Word got back to us that lasting connections were made last year and that employers found good staff and some job seekers secured jobs. If you are one of the success stories we have yet to hear, please share your find from the Job Fair.
Mark your calendars for…
Thursday March 19th
11 – 2pm at the Recreation Complex
(5001 Joyce Ave.)
There will be time for setup and takedown before and after and a light lunch available.
Employers will be required to register so please contact Rob Hughes directly with the name of the representatives from your organization (email@example.com) or call 604.485.7958
We look forward to seeing you and making this an even more successful event.
It’s been 2015 for a month now and hopefully we’ve all recovered from overindulging this holiday season. I know it took me a while to get over my turkey-induced stupor. Now that our heads are clear, what next?
If your plan for the new year includes looking for a job or changing your career, one of the first things you’ll need is an up-to-date résumé. Resume writing has changed a lot since I was fresh out of school and applying for jobs. They’re no longer chronological listings of experience and education—they’re sales documents. In the new world of short attention spans, if your resume doesn’t catch an employer’s eye in eight to 10 seconds, it’ll go straight into the recycling bin.
So how do you make your resume stand out? Here’s a chance for you to get creative and even have some fun. For example, a former co-worker of mine used to glue triangles of brightly-coloured fabric to the top right corner of her resume so that human-resources people would notice it immediately as they flipped through the pile. This won’t work in the days of electronic job applications, but there are all kinds of new ways that you can make your resume stand out. Here’s a quick list of the most popular advice from online job search websites and recent blog posts:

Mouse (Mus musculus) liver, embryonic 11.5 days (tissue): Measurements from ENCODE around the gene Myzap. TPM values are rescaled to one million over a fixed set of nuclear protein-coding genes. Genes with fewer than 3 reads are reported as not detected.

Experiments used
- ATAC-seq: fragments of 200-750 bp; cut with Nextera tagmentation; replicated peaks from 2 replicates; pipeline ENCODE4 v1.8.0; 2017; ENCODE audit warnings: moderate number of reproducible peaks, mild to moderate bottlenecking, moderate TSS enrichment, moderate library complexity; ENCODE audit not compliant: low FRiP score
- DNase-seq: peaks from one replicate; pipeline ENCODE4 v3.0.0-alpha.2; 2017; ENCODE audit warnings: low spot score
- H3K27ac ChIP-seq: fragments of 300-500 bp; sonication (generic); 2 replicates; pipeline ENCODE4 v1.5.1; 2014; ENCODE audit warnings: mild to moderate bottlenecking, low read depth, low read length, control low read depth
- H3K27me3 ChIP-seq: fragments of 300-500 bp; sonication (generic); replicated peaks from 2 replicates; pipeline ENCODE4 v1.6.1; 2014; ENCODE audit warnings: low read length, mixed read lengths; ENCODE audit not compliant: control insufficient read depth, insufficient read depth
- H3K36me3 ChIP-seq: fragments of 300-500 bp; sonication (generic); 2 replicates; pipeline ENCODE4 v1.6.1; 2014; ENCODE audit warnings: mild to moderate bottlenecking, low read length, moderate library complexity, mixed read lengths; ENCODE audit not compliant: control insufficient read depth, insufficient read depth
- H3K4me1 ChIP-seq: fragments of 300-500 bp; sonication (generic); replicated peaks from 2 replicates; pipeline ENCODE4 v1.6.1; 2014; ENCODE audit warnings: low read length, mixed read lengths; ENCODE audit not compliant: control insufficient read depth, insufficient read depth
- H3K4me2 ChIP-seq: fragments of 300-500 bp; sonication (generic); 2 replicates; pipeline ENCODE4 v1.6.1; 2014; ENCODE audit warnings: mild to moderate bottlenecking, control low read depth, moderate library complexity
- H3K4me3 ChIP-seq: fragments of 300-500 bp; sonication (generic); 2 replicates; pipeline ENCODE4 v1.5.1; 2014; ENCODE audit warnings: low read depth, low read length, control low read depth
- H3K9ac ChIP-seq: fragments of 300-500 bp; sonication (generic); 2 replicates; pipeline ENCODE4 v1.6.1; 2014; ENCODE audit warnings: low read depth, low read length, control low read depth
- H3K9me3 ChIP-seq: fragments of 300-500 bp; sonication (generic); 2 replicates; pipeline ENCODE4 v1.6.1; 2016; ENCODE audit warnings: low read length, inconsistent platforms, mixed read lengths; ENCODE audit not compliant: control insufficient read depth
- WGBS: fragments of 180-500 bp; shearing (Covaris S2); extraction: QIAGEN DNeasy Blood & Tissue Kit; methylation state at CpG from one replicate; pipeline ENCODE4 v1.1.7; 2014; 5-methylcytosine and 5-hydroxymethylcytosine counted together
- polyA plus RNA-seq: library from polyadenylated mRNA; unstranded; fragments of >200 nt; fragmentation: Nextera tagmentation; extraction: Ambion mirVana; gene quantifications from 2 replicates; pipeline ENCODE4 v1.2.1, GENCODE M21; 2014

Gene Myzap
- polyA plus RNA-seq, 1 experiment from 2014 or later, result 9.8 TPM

One size doesn’t fit all – always tailor your resume to fit the job posting.
Design matters – make your resume stand out visually by using such things as pull-out boxes, colour, shading, clearly-defined sections, etc.
Keep it to one or two pages – no one reads more than that anyway.
In fact, some experts say that employers only look at the top third of your résumé, so make it count by using a “highlights” section of three or four bullet points at the top of the document.
It’s all about getting things done, so use active words to describe your achievements. Examples: managed (instead of “selected as supervisor”), created a database (instead of “a database was used”), completed project (instead of “the project was completed”).
Generic statements are a waste of space – include information that is unique to YOU.
Review your resume from the point of view of an employer (or ask a trusted friend to look at it for you) – how easy is it to identify skills relevant to the job you’re applying for?
Email your resume as a PDF – because you never know how badly someone else’s Word default settings will mangle your formatting.
Spell check, spell check, spell check! Because no one will take you seriously if you don’t. I can’t tell you how many résumés I’ve tossed out because the applicant didn’t pay attention to detail.
Tips for job seekers age 50+:
Age proof your resume by including only the last 15 years or so.
Don’t include dates but, rather, use a functional resume describing skills and achievements (this is good advice for anyone, but especially so for older job seekers).
Describe how you’ve used technology in your work, and what it has helped you accomplish. If you have nothing to say, you have some work to do!
Tip from left field:
Create a short video introduction of yourself and link to your resume. Here’s an example: